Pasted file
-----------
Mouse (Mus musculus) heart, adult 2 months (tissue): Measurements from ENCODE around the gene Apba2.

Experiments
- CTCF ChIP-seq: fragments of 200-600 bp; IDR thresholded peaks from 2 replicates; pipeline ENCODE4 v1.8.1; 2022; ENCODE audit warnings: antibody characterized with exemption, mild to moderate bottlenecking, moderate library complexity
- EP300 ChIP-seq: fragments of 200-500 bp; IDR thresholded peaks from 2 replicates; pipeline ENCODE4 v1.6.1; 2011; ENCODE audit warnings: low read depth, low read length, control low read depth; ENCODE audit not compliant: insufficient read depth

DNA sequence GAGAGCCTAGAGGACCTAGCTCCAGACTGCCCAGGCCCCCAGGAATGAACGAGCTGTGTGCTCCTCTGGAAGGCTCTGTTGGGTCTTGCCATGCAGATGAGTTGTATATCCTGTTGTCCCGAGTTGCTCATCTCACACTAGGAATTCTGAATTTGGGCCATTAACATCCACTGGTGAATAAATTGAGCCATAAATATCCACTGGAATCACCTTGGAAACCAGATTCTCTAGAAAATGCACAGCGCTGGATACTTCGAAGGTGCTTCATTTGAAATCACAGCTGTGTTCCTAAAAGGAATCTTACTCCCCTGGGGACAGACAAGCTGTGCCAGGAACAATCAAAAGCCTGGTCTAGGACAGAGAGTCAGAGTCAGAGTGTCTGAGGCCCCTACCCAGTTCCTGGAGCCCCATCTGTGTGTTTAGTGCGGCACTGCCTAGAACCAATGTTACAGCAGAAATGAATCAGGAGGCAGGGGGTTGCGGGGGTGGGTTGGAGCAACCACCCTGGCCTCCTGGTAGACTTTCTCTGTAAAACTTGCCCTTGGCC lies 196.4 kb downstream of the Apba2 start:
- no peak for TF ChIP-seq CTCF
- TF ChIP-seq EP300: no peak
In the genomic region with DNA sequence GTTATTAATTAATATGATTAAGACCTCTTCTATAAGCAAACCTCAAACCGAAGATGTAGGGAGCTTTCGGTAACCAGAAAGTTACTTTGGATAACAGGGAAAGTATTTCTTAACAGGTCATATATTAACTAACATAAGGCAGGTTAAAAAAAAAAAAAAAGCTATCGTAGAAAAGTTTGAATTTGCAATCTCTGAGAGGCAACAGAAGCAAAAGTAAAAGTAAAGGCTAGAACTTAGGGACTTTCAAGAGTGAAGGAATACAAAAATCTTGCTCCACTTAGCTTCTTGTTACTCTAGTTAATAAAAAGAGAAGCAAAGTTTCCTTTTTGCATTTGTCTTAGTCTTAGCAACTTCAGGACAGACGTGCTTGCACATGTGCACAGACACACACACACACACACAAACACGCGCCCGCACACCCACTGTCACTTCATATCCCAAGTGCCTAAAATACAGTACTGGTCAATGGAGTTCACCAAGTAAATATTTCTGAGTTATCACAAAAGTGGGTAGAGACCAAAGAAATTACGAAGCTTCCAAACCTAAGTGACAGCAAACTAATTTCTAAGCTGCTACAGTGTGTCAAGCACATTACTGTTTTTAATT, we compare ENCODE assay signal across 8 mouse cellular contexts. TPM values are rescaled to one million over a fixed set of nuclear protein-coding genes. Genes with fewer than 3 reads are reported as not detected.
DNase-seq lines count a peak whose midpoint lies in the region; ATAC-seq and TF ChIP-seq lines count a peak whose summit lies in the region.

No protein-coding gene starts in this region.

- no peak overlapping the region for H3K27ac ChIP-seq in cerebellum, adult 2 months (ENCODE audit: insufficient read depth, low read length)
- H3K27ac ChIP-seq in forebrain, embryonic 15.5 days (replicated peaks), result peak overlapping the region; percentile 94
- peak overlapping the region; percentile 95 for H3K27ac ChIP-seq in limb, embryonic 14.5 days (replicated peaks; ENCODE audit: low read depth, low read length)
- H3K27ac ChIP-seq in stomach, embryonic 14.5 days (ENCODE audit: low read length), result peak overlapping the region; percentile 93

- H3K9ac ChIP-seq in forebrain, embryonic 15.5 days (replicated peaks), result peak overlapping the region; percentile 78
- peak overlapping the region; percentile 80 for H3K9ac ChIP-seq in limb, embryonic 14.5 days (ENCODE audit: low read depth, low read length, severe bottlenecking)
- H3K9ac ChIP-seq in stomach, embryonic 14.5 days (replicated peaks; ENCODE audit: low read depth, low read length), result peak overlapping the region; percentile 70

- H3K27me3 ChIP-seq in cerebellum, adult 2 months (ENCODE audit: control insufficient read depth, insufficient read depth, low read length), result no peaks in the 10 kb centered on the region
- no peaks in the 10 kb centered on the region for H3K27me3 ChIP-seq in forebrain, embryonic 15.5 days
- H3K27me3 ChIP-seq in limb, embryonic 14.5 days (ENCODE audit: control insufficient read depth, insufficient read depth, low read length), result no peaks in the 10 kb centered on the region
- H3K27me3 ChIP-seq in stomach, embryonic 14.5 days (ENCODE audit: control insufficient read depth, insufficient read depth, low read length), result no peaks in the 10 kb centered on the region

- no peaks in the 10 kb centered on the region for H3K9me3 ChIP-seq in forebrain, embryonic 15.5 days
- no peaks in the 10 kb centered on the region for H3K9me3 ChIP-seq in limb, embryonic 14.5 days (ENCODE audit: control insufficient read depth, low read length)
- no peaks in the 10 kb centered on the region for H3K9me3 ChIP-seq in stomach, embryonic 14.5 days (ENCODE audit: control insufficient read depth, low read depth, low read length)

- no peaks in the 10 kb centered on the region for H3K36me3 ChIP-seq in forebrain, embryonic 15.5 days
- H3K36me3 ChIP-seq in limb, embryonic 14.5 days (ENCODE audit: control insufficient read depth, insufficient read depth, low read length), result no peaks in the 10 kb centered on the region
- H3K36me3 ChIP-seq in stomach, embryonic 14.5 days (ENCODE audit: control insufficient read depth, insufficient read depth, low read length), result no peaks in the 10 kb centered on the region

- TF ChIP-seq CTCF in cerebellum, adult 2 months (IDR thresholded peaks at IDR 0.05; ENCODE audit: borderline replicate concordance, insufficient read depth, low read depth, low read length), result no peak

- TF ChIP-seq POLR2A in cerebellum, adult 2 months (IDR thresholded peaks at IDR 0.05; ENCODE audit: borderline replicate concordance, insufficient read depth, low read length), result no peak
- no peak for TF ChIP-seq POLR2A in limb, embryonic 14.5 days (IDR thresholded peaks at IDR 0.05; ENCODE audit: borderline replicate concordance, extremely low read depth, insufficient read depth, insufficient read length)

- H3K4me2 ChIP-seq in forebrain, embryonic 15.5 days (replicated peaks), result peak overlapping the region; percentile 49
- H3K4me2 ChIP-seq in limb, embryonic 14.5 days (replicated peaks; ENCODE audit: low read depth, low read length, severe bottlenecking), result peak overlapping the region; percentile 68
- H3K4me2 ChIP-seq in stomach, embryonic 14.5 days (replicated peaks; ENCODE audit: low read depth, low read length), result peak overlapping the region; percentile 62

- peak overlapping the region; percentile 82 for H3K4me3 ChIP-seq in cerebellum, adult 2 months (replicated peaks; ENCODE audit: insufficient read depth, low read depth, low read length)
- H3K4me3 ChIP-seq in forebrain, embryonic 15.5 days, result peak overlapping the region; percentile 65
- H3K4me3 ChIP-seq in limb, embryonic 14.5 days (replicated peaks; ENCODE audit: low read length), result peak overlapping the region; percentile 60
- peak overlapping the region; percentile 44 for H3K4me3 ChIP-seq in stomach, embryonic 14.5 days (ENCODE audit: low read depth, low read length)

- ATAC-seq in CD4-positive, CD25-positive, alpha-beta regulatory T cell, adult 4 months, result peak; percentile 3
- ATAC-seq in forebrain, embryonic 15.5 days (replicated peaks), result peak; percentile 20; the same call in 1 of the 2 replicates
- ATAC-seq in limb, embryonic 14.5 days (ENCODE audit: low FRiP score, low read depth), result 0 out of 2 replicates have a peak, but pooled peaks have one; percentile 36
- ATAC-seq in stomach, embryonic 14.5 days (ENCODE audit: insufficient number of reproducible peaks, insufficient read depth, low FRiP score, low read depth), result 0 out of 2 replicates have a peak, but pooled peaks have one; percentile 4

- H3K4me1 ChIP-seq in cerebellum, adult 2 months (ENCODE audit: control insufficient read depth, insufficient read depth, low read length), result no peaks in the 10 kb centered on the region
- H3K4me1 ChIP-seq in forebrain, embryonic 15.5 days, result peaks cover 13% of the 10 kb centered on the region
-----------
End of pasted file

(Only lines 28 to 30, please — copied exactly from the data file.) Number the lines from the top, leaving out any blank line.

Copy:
- TF ChIP-seq CTCF in cerebellum, adult 2 months (IDR thresholded peaks at IDR 0.05; ENCODE audit: borderline replicate concordance, insufficient read depth, low read depth, low read length), result no peak

- TF ChIP-seq POLR2A in cerebellum, adult 2 months (IDR thresholded peaks at IDR 0.05; ENCODE audit: borderline replicate concordance, insufficient read depth, low read length), result no peak
- no peak for TF ChIP-seq POLR2A in limb, embryonic 14.5 days (IDR thresholded peaks at IDR 0.05; ENCODE audit: borderline replicate concordance, extremely low read depth, insufficient read depth, insufficient read length)